Behavior and Optimization of Hypersonic Inflatable Atmospheric Decelerator Devices for Spacecraft Re-Entry University of Maine/NASA Langley Research Center, Human Exploration & Operations Mission Directorate, Space Technology Mission Directorate
Hypersonic Inflatable Aerodynamic Decelerators or HIADs are one of the key technologies supported by the NASA Game Changing Development Program to mature innovative, high-impact new approaches to meet future space mission objectives and provide solutions to national needs. The purpose of this research project is to advance the basic understanding of the load-deformation behavior of HIADs. HIADs show great promise for use in space mission applications. They permit the landing of larger payloads due to their large frontal area relative to their stowed volume and total weight, and are also ideal for thin atmospheres. A Hypersonic Inflatable Aerodynamic Decelerator is a nose-cone-mounted inflatable structure consisting of multiple, concentric, nitrogenfilled tori that is designed to decelerate and protect spacecraft during atmospheric re-entry. A tension-torsion machine was purchased for this project. The goal of the tensiontorsion testing is to quantify the mechanical properties of the HIAD shell consisting of Technora braided fabric and a urethane bladder. These properties can then be used to generate input for FE models of inflatable structures.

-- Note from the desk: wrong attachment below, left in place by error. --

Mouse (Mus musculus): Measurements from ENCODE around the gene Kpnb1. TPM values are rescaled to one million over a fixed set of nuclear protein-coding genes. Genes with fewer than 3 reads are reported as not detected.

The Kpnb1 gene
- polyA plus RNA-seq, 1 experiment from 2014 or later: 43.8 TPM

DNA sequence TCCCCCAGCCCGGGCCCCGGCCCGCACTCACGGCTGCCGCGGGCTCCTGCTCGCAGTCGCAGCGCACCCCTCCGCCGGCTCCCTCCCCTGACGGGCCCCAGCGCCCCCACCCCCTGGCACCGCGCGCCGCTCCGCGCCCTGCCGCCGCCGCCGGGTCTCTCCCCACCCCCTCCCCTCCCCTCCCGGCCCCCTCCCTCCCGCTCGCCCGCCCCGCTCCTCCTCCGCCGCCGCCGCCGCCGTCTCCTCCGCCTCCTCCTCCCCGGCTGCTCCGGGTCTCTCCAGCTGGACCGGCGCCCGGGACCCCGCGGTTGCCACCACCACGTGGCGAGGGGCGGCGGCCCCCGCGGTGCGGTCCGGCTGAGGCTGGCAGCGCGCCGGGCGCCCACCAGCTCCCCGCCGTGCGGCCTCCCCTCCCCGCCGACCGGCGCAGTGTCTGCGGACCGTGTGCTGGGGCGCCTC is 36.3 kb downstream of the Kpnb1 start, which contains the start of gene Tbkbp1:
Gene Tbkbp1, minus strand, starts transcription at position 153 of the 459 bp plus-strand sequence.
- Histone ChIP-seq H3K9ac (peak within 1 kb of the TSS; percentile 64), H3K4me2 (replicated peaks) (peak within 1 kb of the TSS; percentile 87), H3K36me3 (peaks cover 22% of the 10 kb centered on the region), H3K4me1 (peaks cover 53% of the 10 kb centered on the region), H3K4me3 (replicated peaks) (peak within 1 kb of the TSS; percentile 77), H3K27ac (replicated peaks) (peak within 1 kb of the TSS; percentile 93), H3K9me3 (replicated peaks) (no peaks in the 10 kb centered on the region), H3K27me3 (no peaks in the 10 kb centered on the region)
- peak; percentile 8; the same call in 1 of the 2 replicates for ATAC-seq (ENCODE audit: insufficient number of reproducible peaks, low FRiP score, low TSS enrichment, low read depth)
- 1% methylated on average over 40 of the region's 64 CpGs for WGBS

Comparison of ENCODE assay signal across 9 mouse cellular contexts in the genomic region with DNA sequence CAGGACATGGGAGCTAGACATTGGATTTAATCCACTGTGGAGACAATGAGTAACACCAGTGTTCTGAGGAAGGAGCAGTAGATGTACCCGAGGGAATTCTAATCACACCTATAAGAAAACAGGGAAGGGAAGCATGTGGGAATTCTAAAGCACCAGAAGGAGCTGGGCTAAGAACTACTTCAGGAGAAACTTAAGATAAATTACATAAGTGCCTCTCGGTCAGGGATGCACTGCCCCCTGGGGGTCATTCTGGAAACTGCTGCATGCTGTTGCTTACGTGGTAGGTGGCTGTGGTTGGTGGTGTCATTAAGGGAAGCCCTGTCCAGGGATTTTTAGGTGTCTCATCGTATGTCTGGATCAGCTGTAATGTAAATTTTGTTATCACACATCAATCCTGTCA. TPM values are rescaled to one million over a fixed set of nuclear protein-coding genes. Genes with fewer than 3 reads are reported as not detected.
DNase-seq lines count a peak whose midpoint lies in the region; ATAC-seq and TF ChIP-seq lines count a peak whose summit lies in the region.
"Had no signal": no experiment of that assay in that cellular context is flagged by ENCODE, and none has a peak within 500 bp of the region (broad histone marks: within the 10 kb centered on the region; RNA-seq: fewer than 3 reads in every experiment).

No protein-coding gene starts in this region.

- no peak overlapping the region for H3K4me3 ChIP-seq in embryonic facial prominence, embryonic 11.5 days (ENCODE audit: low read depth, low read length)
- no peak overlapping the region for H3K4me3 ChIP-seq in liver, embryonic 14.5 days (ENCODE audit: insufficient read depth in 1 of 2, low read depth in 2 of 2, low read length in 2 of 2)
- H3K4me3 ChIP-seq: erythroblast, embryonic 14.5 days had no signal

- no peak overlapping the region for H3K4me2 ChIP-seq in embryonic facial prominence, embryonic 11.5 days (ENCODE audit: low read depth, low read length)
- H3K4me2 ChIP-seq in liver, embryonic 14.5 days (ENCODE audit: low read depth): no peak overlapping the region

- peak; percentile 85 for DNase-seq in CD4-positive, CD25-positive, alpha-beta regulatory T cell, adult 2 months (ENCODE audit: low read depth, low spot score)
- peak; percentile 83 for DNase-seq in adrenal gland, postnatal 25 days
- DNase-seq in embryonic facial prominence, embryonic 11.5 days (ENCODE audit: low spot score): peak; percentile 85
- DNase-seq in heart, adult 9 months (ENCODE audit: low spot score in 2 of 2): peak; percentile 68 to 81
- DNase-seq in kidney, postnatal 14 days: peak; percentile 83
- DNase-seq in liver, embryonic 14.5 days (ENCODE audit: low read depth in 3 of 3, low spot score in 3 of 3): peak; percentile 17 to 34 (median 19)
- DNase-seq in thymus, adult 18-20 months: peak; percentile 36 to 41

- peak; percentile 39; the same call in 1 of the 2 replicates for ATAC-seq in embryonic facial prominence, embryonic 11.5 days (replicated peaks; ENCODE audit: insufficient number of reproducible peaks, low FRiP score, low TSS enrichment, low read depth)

UMaine students in front of one of the tori that make up the cone-shaped HIAD. The UMaine testing facility is determining the constitutive properties of the braided fabric shell that make up each tori.
Dr. William Davids, University of Maine, Advanced Structures and Composites Center
NASA EPSCoR Stimuli 2014 -15
Dr. Anthony Calomino, PhD, NASA Technical Monitor, Langley Research Center
A tension-torsion machine was purchased for this project.
Published on Dec 14, 2015
NASA Office of Education’s Aerospace Research & Career Development (ARCD) is pleased to release NASA EPSCoR Stimuli, a collection of univers...